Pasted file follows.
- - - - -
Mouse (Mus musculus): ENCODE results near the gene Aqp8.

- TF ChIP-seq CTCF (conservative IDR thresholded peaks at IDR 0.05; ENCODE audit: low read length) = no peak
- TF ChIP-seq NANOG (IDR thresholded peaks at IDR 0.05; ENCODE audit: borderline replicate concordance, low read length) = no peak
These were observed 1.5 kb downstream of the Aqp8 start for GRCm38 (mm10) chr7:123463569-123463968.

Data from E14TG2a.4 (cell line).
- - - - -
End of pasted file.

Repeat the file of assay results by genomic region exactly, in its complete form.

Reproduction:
Mouse (Mus musculus): ENCODE results near the gene Aqp8.

- TF ChIP-seq CTCF (conservative IDR thresholded peaks at IDR 0.05; ENCODE audit: low read length) = no peak
- TF ChIP-seq NANOG (IDR thresholded peaks at IDR 0.05; ENCODE audit: borderline replicate concordance, low read length) = no peak
These were observed 1.5 kb downstream of the Aqp8 start for GRCm38 (mm10) chr7:123463569-123463968.

Data from E14TG2a.4 (cell line).